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What’s leaking from my car?

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For anyone who cringes when they fill up the gas tank, it hurts even more to see fluids leaking back out of the car. But gas is far from the only liquid in a vehicle so it's important to be able to recognize what's coming from your car and how you can fix it.

Identifying Leaks

Before you take action, you need to know what you're dealing with.

John Myers, senior technical trainer for Prestone, says that car leaks can be identified by color, smell and the location of the leak.

The most common leak is just water according to Dan Poor, business development manager for Universal Technical Institute's Boston campus. "The number one byproduct of burning gasoline is water in the form of vapor," Poor says.

Poor points out that water also leaks from the condensation formed around the air conditioning evaporator inside the car.

Dangers

According to Poor, gasoline and antifreeze are the two most immediately dangerous fluids that can leak from a car. The gasoline is combustible, but antifreeze poses a different kind of threat. "Antifreeze has a sweet taste and smells (like maple syrup)," Poor says. "Dogs and cats will drink/lick antifreeze if they find it. One cup is enough to kill a large dog."

Poor notes that while oil poses no immediate health risks, long term exposure to leaked oil can cause liver damage and cancer. "This is why most boots have an 'Oil Resistant Sole' in them," Poor says. "Pre-World War II people were contracting liver disease and the cause was found to be oil being absorbed through their boots and the soles of their feet because of working in oily environments like factory floors or repair garages."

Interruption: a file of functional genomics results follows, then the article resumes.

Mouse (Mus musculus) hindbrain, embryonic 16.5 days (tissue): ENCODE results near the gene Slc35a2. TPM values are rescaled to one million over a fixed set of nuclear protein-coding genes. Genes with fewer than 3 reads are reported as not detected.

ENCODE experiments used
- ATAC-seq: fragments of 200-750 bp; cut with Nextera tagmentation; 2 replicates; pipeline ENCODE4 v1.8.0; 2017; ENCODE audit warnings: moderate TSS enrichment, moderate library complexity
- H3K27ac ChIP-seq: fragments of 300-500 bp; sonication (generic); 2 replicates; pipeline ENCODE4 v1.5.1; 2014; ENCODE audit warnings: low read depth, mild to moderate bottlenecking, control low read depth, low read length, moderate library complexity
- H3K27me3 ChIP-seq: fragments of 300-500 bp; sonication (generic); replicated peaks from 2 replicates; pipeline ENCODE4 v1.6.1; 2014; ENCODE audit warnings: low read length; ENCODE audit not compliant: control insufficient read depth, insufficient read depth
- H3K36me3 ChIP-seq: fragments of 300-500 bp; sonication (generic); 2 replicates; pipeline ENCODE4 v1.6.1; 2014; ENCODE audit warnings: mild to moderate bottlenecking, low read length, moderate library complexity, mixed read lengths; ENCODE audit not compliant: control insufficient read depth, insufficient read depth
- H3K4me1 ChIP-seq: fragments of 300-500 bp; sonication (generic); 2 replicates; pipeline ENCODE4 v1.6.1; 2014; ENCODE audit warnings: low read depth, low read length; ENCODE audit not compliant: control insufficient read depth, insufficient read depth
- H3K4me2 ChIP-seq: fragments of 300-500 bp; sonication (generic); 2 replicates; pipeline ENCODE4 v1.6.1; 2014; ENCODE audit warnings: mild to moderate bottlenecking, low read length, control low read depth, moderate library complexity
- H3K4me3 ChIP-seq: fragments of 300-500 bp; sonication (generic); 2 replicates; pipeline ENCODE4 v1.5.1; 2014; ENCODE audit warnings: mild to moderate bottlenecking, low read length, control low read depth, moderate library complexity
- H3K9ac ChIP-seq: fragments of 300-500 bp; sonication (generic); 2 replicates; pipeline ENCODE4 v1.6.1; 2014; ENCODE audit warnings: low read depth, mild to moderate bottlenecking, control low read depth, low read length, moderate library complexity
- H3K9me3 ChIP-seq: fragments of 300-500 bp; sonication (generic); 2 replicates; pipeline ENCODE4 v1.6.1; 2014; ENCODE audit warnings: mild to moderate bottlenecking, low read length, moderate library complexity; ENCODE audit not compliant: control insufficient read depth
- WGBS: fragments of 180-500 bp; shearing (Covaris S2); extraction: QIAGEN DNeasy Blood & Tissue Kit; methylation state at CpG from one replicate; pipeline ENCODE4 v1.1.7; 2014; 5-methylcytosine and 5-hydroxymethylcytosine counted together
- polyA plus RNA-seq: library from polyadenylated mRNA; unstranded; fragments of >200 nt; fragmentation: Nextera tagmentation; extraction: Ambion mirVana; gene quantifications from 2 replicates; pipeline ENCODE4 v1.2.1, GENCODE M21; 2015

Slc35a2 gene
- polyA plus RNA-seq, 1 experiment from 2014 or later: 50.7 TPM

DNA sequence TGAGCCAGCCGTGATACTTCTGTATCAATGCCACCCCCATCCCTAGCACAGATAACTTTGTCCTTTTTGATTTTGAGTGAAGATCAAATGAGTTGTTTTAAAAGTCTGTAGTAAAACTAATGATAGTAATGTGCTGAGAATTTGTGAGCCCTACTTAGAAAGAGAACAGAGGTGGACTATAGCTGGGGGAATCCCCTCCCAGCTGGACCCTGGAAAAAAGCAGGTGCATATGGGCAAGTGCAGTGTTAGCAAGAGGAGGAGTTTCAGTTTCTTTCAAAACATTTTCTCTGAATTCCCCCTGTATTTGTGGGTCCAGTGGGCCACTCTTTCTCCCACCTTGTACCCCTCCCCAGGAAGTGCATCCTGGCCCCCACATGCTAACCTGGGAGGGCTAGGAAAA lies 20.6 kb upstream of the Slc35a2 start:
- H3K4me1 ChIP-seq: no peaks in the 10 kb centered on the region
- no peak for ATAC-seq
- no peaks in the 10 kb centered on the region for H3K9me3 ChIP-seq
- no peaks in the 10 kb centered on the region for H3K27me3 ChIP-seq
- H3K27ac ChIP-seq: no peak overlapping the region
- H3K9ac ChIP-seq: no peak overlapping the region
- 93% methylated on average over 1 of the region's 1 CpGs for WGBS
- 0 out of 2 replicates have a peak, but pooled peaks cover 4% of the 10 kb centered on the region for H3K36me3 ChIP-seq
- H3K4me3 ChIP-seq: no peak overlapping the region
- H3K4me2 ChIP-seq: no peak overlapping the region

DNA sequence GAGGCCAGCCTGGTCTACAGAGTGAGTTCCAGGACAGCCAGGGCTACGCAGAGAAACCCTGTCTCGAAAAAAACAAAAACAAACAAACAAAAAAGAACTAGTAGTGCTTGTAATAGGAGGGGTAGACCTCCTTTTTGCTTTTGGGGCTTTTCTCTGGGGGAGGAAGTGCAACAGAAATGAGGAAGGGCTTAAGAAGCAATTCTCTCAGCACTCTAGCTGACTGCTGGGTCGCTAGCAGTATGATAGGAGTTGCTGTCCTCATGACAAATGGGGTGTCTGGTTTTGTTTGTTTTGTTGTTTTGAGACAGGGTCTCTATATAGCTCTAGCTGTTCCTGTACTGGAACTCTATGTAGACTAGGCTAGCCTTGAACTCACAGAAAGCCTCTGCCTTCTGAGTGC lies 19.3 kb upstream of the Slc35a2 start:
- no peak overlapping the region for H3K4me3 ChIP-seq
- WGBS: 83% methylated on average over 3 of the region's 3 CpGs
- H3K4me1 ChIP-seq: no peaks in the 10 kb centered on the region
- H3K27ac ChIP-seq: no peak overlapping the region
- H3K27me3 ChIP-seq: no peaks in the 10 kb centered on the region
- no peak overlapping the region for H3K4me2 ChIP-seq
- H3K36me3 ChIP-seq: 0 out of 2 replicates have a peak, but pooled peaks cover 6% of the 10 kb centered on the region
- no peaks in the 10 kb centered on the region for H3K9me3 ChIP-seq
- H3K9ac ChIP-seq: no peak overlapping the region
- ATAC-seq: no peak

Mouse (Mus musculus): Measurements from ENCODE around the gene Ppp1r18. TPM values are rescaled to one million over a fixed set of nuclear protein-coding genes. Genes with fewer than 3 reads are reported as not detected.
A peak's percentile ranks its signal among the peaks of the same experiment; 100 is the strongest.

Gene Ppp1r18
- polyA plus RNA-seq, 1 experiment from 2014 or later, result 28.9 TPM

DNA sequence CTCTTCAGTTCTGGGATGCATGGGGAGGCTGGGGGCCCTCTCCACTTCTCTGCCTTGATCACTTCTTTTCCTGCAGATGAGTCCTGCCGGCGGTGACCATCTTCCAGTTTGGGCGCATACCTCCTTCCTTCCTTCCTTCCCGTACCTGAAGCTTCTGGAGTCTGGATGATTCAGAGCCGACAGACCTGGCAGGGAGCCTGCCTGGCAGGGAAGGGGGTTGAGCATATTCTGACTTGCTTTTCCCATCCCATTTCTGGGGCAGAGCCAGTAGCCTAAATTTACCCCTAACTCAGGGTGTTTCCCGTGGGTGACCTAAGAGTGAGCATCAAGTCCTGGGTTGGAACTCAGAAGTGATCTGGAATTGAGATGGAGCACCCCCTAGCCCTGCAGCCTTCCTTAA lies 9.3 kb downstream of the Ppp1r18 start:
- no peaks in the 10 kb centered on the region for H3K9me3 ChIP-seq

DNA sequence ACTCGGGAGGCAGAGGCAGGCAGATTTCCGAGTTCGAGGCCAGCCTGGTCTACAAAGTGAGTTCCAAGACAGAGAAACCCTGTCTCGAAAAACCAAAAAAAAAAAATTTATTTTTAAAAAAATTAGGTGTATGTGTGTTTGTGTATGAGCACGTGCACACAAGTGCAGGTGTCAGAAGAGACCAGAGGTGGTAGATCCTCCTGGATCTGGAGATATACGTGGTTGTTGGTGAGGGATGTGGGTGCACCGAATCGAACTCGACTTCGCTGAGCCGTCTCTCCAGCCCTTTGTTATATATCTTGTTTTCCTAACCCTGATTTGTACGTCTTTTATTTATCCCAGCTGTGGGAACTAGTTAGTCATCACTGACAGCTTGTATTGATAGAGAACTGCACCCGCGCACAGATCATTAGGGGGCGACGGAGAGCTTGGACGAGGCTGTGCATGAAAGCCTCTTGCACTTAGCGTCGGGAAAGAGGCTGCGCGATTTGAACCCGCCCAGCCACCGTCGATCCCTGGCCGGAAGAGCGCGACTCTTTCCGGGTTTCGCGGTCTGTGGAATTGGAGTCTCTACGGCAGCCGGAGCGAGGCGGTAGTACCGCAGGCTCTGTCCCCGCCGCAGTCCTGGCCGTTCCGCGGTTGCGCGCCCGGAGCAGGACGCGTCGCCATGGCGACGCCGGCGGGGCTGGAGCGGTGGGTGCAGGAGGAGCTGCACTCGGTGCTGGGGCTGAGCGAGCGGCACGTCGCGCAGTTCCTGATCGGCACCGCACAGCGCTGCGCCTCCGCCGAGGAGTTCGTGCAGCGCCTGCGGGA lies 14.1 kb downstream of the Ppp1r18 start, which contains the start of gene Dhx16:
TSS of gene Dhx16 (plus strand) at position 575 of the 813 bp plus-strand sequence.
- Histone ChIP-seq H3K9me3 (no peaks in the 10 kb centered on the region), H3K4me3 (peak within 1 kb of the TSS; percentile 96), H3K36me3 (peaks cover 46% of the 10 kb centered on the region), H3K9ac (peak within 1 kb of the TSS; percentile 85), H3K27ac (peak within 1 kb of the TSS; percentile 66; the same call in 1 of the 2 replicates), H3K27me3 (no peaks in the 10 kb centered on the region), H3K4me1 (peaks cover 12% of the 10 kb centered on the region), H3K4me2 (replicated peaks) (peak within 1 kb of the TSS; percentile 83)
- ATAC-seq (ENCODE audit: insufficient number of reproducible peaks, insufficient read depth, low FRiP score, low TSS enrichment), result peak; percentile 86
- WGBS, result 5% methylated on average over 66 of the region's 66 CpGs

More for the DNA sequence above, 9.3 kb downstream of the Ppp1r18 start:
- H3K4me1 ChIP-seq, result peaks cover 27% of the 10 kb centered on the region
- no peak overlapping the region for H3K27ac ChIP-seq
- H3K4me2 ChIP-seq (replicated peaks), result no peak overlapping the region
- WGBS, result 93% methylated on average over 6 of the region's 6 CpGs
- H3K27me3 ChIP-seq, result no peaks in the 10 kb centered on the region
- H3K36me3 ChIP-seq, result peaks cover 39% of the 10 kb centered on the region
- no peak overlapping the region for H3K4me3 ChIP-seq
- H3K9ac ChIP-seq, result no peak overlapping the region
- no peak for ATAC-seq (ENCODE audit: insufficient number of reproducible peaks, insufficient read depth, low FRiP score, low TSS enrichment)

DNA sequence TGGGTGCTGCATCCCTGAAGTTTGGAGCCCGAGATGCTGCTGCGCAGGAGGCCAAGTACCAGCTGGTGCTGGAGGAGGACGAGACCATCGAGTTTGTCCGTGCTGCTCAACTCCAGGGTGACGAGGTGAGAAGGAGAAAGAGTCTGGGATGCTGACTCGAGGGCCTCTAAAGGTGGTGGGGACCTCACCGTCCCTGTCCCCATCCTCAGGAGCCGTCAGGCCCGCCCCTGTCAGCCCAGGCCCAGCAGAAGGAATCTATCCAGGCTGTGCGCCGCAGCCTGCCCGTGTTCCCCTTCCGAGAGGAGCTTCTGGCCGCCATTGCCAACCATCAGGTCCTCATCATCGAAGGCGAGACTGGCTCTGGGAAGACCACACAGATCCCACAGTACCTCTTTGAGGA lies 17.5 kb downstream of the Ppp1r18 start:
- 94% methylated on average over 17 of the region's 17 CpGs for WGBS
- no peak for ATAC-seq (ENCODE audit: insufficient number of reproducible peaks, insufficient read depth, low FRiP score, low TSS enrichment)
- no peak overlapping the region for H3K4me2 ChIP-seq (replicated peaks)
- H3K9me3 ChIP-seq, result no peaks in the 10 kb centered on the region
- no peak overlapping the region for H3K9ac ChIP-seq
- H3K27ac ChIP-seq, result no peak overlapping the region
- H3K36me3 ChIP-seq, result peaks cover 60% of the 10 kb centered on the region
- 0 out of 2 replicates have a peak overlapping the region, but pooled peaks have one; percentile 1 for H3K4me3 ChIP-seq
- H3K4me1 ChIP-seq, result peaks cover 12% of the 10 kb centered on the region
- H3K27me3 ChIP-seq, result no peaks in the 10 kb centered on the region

Checking under the hood

Myers encourages all drivers to learn how to check their vehicles' fluid levels under the hood. "Checking fluids between preventative maintenances allows the driver to spot potential problems quickly and relay that information to their repair facility," Myers says. "This also allows you to get the maximum life out of your vehicle by not driving the vehicle with low oil levels."

If a driver doesn't notice the actual leak, Poor says you can usually tell when your car is either leaking or in need of fluids by abnormal noises and vibrations coming from the car. "Fluid leaks should be repaired ASAP," says Poor. "It won't get better by itself."

Poor says that when fluids appear to be disappearing quickly, but there's no visible leak, it could be a sign of other problems in the car. For example, he says that when brake fluid is disappearing quickly without a leak it is a sign that the car's brake pads are wearing thin and need to be replaced before more dangerous, and expensive, damage is done to the brakes.

Fixing the problem

Some leaks can be fixed by the owner according to Myers, such as tightening a loose clamp on a radiator hose, but it all depends on the driver's skill level. If a driver doesn't recognize the leak or the part it's coming from, it's best to leave it to a professional.

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